Written by Dr Jim Tunney on July 2, 2018
On the TUNNEYSIDE of SPORTS July 2, 2018, #699…The Champ!
After further review…“It was an odd and intriguing book about an odd friendship and a strange and intriguing life” said Christopher Newton, in the forward to “The Prizefighter and the Playwright” authored by Jay R. Tunney. Jay said that his father, Gene Tunney, heavyweight boxing champion, and George Bernard Shaw, an Irish playwright were, indeed, best of friends. Odd, in that, it seemed unusual for a world-renowned playwright to have much in common with someone whose career was in the boxing ring. That’s where the intrigue lies.
Gene Tunney, heavyweight boxing champion, whose fame was highlighted by his defeat of Jack Dempsey in a boxing match at Chicago’s Soldier Field on September 22, 1927, held the World Heavyweight title from 1926 – 1928, retiring after he defeated Tom Heeney that year. He was the first of five heavyweights who retired without suffering a stoppage defeat, He was never knocked out and only knocked down once (by Dempsey in that “long count” fight). Tunney’s boxing style was not one of a “fighter” (slug-fest). Rather, he studied his opponent and preferred to stay outside, nullifying any attacks by using quick counters and jabs to the body keeping his opponents off-balance. He was known as a “thinking boxer,” not a slugger, which was popular in those days.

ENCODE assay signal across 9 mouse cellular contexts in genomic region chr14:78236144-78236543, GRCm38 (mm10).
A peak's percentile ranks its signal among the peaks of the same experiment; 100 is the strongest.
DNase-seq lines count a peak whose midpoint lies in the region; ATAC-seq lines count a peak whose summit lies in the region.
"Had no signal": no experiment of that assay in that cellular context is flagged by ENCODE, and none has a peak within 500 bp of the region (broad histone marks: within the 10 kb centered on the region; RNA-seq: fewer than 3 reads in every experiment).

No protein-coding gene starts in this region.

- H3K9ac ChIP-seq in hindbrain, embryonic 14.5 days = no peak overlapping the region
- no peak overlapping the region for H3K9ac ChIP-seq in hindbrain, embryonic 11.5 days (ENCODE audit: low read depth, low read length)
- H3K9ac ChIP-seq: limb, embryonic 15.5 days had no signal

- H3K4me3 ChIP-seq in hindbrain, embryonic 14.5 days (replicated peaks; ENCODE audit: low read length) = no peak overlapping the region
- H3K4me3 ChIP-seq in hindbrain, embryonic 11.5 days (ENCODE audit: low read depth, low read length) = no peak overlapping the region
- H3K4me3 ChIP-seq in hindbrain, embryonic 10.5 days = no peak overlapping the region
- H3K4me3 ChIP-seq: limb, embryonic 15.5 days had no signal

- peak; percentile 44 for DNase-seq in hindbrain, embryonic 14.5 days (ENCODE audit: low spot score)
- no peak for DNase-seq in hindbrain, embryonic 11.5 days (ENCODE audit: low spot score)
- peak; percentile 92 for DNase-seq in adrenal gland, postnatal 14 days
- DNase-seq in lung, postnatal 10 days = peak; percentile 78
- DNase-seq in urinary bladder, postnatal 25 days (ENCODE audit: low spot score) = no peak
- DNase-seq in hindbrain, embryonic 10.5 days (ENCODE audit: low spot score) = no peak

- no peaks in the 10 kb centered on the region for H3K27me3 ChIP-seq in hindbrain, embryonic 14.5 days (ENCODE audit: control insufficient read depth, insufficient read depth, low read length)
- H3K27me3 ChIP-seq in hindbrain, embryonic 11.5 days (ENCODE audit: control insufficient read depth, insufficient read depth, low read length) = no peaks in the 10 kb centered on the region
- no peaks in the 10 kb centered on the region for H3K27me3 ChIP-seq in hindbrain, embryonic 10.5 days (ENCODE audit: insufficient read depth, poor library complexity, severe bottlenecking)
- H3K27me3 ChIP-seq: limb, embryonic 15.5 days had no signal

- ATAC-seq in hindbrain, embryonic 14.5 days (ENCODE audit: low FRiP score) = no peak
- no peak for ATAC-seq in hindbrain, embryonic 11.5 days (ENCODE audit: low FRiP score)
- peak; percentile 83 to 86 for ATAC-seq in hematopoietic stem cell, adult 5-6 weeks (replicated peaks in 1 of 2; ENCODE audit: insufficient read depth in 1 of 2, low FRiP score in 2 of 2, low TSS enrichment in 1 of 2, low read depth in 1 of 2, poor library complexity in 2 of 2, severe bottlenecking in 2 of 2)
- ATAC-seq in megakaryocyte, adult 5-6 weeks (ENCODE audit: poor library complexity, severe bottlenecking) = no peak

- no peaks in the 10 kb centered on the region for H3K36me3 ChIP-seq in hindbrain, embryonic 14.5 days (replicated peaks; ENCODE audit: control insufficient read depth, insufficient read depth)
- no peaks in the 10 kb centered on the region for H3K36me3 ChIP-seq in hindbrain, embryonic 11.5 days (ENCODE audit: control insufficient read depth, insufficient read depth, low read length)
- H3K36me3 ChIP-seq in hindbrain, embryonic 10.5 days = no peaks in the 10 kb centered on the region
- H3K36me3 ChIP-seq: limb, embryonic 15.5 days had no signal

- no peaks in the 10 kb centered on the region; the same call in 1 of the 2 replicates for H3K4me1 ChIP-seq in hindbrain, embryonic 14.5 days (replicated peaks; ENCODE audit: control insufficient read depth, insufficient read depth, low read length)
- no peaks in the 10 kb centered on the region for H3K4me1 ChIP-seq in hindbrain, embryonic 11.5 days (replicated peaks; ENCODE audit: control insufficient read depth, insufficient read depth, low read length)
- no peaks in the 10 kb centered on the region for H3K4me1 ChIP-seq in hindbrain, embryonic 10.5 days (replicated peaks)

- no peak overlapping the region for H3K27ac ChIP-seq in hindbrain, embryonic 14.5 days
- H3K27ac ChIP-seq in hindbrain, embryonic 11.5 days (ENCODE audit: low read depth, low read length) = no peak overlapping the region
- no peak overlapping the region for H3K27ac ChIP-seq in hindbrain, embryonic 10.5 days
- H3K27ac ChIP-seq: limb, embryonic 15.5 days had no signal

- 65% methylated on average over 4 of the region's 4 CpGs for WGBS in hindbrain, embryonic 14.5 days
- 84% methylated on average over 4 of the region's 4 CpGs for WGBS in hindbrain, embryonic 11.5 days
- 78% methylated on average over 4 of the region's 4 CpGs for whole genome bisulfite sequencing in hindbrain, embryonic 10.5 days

What makes the champ so interesting to me is that since I was about five, people have asked if I was “the son of the boxer?” I answered then, as now, I am not, although we carry the same given name: James Joseph Tunney, with me being JJT, III, – my dad having the same name. The champ has always interested me as I admired a man who could walk away from his game, while still on top. In 1960 I was fortunate to meet him in LaGuardia Airport (NY), to introduce myself.
Recently, I spent time with Jay R. Tunney, the author, who is the third son of the champ. Gene had 4 children with Polly Lauder, whose grandfather was George Lauder, first cousin and business partner of Andrew Carnegie. I am fortunate to have been born into a family with the name of Tunney. The intrigue for me was the champ’s intellect and study of literature that possessed George Bernard Shaw to seek him out and maintain a life-long friendship.
Will you grant me the self-indulgence to relate how fortunate I have been?
– – – – – – – – – – – – – – –
To contact Jim, go to JimTunney.com or email Jim@JimTunney.com.